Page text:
True to ideals
South Korean President Kim Dae-jung is a staunch advocate of human rights, equal opportunities, democracy and free speech. Even with just seven months of his term remaining, he is living up to the ideals he has lived by.
Mr Kim's shake-up of his cabinet yesterdaythu was further proof of his commitment to those values. His appointment of the nation's first woman prime minister and six other apolitical ministers provides a non-partisan environment for presidential elections in December.
The constitution does not allow Mr Kim to stand for a second term and his term will not end as he would have wished. His much-vaunted 'sunshine policy' of rapprochement with North Korea is in near-tatters with only a remote chance of being revived. The latter half of his term has been mired in scandals which have engulfed two of his three sons. His attempts to please too many people too often has meant four prime ministers in five years and the office life-span of a minister averaging just 10 months.
Despite corporate collapses and economic and monetary turmoil, South Korea has turned the corner and is again posting solid growth. The storm has been weathered because of the economic strength of Mr Kim's government.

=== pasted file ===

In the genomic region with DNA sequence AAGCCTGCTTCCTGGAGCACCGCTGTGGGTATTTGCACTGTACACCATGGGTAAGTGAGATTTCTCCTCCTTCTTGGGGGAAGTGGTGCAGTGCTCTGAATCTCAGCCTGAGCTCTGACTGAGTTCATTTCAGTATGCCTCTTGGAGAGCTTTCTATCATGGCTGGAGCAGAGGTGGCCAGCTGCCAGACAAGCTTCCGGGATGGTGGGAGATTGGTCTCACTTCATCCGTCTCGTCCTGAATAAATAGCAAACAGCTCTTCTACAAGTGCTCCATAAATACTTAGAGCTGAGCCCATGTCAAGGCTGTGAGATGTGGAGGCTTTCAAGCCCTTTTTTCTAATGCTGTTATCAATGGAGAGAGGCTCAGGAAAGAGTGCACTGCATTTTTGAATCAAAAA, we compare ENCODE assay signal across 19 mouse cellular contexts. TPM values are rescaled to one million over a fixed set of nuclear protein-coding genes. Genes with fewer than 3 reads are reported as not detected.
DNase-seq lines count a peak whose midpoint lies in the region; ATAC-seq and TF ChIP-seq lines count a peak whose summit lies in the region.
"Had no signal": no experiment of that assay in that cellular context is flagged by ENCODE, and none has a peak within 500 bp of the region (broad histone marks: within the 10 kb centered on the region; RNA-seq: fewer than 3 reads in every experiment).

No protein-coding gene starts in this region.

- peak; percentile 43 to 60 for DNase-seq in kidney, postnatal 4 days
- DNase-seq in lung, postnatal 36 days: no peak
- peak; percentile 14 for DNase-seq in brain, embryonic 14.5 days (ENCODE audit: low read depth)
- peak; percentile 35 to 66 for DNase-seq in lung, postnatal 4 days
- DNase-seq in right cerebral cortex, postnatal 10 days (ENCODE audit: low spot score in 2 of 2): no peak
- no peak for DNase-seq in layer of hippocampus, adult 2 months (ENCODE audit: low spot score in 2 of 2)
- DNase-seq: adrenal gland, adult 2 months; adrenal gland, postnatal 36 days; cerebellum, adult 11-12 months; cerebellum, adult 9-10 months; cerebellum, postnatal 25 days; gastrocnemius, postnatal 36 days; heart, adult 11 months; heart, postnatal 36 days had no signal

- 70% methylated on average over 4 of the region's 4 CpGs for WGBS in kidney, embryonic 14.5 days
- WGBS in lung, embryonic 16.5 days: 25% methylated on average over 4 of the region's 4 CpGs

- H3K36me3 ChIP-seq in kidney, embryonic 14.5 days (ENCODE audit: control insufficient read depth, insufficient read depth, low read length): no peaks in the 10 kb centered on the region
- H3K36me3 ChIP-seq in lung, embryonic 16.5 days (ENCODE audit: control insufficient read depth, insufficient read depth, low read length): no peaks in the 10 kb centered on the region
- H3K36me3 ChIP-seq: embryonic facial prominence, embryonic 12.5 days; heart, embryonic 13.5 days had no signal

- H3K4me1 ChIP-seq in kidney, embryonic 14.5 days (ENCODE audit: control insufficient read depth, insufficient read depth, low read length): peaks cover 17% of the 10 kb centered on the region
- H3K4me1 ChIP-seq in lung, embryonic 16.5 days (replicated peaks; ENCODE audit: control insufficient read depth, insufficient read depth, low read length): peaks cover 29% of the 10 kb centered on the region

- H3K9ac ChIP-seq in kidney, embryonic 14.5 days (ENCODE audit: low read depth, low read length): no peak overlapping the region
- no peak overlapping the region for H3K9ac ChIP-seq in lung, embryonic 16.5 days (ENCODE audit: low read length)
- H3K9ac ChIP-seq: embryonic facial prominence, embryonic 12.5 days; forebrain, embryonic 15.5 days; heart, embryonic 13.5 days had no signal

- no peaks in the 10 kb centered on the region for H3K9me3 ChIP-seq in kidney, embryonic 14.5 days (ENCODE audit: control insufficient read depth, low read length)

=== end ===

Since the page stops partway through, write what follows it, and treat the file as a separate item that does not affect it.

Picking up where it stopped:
In South Korea's image-conscious political system, it would have been easy for Mr Kim to live off the glory of his 2000 Nobel Peace Prize. Instead, he has distanced himself from politics and increasingly appointed cabinets aligned to national interests rather than political parties.
His forward-looking choice of Prime Minister Chang Sang, an academic from outside the political sphere, veers from the common perception of Korea being male-dominated.
Mr Kim may now be seen by analysts as a lame-duck leader with few presidential achievements. But even in the last months of his leadership, the former dissident who helped establish South Korea's democracy is ensuring the best future possible for his people.